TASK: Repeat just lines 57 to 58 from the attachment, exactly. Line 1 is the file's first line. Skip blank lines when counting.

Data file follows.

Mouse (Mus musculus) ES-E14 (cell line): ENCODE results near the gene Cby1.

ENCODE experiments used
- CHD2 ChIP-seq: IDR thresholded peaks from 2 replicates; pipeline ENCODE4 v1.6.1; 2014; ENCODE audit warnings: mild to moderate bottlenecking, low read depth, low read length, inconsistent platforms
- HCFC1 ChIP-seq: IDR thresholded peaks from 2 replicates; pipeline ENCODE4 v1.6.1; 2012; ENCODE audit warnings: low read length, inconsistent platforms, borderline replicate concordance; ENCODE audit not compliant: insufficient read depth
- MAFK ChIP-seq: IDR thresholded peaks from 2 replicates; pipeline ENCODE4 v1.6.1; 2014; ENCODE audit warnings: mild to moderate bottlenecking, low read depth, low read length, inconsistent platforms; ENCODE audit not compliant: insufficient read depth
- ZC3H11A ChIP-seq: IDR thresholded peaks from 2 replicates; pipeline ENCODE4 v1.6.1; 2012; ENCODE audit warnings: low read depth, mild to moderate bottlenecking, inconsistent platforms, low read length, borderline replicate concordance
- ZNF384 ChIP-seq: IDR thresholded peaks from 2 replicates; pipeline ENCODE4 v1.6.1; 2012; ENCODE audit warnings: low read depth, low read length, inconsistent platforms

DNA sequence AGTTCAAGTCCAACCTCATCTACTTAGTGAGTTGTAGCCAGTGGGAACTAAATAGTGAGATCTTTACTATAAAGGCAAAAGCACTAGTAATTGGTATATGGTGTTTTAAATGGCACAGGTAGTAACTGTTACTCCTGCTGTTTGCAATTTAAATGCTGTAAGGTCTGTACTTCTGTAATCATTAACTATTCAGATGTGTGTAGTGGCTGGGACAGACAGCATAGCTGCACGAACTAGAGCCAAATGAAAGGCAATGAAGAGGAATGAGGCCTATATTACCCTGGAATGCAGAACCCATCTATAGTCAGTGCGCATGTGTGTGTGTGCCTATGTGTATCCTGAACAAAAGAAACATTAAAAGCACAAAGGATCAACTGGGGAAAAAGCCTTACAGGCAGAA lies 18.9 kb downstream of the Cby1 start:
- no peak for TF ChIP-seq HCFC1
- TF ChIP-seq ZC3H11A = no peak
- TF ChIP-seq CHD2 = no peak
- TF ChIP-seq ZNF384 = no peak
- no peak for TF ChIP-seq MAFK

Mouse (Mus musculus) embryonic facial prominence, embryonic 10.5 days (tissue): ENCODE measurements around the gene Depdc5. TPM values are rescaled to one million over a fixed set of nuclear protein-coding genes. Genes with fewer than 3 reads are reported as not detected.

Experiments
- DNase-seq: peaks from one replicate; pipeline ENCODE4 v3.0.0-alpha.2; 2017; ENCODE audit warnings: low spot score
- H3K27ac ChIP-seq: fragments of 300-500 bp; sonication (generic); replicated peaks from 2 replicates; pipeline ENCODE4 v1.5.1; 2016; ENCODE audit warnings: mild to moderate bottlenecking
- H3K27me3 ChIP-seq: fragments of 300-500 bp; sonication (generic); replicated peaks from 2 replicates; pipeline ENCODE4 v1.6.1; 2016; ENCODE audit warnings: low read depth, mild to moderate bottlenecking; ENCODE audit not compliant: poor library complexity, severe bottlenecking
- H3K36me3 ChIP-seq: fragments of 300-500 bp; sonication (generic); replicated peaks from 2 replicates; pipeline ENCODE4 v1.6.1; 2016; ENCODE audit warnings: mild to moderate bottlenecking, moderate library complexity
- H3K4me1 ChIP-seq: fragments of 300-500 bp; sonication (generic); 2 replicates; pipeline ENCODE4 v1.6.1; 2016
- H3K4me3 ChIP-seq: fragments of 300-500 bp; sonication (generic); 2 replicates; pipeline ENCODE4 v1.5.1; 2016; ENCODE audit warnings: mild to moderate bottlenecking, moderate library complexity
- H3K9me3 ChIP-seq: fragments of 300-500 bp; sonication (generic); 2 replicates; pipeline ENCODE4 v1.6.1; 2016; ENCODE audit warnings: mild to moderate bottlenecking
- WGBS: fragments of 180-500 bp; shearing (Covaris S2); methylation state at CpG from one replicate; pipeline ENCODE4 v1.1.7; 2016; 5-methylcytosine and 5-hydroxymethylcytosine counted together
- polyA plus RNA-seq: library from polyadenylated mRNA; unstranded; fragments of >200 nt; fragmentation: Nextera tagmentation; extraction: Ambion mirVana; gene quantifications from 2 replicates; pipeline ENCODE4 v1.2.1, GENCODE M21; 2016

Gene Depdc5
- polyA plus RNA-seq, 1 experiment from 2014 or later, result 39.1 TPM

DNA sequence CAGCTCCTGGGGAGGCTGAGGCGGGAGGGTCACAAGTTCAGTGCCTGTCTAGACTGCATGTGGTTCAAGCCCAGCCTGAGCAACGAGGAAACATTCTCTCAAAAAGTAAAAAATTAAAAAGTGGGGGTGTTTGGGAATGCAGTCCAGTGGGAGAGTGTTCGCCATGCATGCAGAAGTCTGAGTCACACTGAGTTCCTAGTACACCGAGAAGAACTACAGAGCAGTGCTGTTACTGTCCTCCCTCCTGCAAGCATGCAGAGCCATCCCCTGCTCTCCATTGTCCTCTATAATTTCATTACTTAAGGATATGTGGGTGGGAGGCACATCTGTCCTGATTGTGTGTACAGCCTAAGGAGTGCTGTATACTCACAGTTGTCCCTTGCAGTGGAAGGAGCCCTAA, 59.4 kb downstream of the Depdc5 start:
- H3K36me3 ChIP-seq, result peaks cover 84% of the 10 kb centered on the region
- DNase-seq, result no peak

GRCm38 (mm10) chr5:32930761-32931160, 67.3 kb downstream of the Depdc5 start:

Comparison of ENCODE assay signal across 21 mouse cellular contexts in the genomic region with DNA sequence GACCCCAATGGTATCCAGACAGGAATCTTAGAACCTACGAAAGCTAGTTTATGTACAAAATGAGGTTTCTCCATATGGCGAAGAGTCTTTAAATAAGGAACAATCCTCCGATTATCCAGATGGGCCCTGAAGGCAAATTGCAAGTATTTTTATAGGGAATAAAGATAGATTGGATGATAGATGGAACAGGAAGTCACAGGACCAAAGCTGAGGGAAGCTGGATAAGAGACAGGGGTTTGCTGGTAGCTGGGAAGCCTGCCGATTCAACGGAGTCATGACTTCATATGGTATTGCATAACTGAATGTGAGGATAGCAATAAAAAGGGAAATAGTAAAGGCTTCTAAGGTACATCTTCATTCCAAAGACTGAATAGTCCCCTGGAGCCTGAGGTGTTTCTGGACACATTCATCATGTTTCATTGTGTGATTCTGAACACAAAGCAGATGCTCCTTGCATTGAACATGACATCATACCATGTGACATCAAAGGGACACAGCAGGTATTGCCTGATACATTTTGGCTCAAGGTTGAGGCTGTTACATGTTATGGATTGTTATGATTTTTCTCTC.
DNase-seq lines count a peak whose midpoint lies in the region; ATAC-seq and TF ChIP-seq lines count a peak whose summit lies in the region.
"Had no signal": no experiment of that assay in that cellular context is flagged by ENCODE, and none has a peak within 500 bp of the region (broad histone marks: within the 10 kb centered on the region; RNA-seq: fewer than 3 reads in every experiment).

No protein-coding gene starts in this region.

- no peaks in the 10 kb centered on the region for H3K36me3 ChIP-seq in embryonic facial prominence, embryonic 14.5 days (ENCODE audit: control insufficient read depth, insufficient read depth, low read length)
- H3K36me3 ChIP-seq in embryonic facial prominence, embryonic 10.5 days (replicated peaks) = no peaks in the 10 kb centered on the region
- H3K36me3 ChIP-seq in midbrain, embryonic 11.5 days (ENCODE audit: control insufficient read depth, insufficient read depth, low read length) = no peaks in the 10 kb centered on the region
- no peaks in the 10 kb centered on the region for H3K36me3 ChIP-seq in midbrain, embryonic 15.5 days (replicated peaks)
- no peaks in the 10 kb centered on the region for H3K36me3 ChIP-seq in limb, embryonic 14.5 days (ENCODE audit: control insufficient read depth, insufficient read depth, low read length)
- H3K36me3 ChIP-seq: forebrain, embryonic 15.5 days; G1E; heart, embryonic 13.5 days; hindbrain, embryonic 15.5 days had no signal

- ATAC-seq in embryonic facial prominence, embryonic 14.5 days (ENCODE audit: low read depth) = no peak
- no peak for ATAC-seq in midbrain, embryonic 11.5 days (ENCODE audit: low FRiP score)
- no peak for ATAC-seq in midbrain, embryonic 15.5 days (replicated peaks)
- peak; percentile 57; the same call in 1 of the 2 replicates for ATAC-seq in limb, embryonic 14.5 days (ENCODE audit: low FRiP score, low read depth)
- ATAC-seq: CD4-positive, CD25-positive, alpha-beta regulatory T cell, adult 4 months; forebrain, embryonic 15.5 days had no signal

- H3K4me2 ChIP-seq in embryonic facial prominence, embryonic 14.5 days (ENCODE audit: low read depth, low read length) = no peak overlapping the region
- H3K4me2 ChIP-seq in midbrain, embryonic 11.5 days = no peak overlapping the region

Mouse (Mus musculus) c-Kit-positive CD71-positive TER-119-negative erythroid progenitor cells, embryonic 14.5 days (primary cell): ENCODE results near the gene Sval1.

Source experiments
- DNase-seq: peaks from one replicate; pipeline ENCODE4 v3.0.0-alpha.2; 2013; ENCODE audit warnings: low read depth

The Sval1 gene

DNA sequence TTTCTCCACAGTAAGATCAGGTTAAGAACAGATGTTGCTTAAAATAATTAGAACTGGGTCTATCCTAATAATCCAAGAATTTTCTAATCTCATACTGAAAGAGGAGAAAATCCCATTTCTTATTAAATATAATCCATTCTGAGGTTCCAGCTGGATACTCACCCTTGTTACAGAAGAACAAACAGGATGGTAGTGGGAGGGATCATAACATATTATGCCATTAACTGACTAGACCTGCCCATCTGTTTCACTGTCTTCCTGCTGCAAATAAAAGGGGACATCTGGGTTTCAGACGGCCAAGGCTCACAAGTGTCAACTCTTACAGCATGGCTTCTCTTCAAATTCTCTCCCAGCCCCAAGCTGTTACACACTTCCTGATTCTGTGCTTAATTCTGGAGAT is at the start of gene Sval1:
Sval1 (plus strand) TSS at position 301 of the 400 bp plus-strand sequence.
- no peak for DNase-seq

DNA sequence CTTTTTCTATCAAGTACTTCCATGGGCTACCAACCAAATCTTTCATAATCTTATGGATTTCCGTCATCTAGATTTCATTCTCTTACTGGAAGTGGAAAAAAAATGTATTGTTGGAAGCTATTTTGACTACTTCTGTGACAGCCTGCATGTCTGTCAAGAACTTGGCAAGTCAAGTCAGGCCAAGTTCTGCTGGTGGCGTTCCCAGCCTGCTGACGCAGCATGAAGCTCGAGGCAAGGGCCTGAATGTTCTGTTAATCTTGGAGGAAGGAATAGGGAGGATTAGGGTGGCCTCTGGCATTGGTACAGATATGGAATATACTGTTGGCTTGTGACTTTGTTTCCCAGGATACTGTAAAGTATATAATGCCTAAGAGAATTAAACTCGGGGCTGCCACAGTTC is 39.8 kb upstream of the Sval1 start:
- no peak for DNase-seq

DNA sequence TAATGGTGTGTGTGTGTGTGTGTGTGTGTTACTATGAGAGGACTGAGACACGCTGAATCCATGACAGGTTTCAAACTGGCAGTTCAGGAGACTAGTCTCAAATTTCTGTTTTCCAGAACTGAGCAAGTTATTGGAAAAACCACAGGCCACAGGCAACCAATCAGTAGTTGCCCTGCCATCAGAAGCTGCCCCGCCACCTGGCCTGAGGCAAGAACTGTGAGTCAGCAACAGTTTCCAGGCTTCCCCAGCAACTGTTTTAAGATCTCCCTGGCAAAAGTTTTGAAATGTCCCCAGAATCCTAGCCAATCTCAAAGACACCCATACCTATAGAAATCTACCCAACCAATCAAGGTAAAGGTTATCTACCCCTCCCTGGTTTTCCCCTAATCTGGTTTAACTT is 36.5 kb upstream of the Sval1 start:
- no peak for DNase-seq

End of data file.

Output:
DNA sequence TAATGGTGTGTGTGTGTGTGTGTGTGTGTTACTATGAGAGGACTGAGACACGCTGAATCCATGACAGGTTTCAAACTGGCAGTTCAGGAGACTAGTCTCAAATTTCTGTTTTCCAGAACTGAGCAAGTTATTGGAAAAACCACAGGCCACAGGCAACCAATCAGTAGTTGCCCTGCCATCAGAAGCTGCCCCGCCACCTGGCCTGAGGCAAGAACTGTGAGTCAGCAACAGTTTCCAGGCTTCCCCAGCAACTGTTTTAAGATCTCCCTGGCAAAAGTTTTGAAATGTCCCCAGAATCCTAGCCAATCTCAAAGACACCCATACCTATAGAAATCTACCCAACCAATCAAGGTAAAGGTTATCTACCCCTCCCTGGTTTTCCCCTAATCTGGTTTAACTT is 36.5 kb upstream of the Sval1 start:
- no peak for DNase-seq